Alzheimer’s is a disease of aggregation. Neurons in the human brain make a protein called amyloid beta. Such proteins on their own, called monomers of amyloid beta, perform important tasks for neurons. But in the brains of people with Alzheimer’s disease, amyloid beta monomers have abandoned their jobs and joined together. First, they form oligomers — small clumps of up to a dozen proteins — then longer strands and finally large deposits called plaques. For years, scientists believed that the plaques triggered the cognitive impairments characteristic of Alzheimer’s disease. But newer research implicates the smaller aggregates of amyloid beta as the toxic elements of this disease.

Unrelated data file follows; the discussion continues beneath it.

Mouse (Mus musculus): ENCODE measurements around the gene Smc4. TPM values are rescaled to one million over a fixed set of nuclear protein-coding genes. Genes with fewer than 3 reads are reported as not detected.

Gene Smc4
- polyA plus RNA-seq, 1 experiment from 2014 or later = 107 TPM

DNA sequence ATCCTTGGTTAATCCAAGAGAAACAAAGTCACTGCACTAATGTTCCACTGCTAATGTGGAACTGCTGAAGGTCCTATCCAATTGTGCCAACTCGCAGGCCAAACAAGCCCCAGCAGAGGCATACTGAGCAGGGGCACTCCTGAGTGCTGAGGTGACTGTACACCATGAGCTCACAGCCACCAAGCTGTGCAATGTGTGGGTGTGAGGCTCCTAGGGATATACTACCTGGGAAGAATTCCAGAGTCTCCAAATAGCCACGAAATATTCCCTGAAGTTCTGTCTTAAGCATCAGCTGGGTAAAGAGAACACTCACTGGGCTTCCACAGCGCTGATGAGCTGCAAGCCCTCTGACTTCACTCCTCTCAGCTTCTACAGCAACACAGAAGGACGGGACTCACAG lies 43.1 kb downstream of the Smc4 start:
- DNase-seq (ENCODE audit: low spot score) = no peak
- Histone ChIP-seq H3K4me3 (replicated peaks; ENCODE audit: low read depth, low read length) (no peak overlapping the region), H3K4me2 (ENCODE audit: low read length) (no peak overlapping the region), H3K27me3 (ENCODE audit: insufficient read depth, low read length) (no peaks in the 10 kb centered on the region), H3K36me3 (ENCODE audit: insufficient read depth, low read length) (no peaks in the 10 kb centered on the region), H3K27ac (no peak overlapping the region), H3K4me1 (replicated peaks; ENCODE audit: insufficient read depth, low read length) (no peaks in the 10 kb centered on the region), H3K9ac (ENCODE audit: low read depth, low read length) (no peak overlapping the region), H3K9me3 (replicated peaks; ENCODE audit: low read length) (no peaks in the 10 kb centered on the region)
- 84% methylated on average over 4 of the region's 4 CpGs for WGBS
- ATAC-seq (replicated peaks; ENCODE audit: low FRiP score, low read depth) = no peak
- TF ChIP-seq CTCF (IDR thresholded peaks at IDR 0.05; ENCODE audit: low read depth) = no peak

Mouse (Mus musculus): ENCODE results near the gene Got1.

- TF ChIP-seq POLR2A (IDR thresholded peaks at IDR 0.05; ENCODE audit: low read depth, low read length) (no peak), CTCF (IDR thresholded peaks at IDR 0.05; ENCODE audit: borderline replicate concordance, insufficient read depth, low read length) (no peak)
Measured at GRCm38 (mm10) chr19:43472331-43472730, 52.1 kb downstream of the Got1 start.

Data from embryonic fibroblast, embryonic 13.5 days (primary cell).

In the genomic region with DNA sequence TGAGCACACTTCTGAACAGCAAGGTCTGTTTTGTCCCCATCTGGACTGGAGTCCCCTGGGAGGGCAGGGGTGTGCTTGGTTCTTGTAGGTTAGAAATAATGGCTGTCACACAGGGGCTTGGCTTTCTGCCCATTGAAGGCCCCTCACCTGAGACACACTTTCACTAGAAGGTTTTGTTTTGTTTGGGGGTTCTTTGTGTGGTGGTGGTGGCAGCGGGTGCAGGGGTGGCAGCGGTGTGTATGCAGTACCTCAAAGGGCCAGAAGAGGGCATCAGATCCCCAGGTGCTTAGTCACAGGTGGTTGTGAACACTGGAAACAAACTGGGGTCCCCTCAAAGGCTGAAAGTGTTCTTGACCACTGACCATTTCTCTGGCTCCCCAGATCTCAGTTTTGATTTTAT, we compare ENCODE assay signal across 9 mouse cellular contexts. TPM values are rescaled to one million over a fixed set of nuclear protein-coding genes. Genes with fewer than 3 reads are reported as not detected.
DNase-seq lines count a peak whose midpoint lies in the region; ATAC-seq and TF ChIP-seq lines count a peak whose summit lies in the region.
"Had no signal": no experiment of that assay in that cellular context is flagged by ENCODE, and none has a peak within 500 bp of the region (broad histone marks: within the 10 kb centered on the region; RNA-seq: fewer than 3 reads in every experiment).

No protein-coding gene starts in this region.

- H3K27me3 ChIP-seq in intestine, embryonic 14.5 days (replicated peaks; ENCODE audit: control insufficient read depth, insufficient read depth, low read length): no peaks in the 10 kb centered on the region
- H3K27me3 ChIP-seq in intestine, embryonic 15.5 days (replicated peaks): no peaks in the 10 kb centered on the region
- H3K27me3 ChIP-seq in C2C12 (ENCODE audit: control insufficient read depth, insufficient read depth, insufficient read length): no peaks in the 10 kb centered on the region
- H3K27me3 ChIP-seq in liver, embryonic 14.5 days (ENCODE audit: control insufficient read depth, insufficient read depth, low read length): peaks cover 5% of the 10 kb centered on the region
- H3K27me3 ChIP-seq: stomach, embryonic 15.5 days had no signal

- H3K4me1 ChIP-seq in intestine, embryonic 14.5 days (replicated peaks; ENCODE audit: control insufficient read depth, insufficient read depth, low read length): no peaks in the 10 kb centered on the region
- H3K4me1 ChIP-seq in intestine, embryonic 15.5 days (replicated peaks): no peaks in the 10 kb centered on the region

Now, a team led by researchers at the University of Washington has developed synthetic peptides that target and inhibit those small, toxic aggregates. As they report in a paper published April 19 in the Proceedings of the National Academy of Sciences, their synthetic peptides — which are designed to fold into a structure known as an alpha sheet — can block amyloid beta aggregation at the early and most toxic stage when oligomers form.